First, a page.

“I hate monkeys!” Superboy’s subplots and complications are on display in this episode, starting with his issues with Superman, then leading into his anger-management in the training session with Black Canary, and even his dislike for simians in Professor Ivo’s choice of minions for the theft. In Icons terms, “I hate monkeys!” is almost certainly one of Superboy’s qualities (it’s way too much of a recurring tagline to be otherwise). It’s followed by Superboy getting blinded by the MONQIs, then rushing off on his own and taking a serious beating from Amazo for a while before the rest of the team can help out. Many superhero RPGs spotlight a character’s complications, drawbacks, and internal conflicts with some type of reward system, such as hero points, plot points, determination, and so forth. It’s no coincidence that Superboy is also the one who comes up with the plan to distract and defeat Amazo and implements it: having racked up the necessary resources, he puts them to work. In this way, games seek to mimic the narrative structure of comic book stories: heroes face initial setbacks and challenges, struggle with them for a while, then stage a comeback at the end.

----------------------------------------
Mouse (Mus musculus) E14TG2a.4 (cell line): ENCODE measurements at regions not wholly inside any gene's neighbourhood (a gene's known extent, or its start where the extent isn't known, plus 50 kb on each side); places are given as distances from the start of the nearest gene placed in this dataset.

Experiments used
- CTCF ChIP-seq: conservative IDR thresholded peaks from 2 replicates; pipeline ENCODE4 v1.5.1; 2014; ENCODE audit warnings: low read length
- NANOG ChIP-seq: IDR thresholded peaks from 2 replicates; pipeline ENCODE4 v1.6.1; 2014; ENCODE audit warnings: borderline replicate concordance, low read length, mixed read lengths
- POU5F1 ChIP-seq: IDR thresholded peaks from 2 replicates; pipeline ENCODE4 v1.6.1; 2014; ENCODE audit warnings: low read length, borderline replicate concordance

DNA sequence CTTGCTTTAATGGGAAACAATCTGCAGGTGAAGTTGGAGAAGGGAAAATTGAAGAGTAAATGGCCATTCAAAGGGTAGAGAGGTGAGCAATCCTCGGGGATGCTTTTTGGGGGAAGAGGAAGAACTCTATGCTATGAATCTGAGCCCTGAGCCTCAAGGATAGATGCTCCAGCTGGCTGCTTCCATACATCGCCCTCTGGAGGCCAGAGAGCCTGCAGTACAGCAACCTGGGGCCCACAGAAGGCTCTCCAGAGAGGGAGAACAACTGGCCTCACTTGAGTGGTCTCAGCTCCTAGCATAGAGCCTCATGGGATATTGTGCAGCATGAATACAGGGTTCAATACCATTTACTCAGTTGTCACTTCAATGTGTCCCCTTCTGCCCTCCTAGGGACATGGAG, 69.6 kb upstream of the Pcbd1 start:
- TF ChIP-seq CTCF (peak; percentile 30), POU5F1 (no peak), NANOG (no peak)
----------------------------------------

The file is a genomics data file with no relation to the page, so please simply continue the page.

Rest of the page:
A Barrel Full of MONQIs: Professor Ivo’s MONQI robots point out the phenomenon of “swarms” in game mechanics. Although they are numerous individual opponents, they function like a single challenge for the heroes. Many game systems treat swarms of lesser foes as a single entity in terms of game rules; taking out an individual component is less important than overcoming the swarm as a whole, and its capabilities are often based on various components adding up to greater than the sum of its parts. If I were making the MONQIs a foe in one of my superhero games, I’d almost certainly write them up as a single “entity” of sorts, rather than breaking down stats for the individual robots.
Next: The Team has a new member, and a new mission against the League of Shadows, but do they also have a traitor in their midst?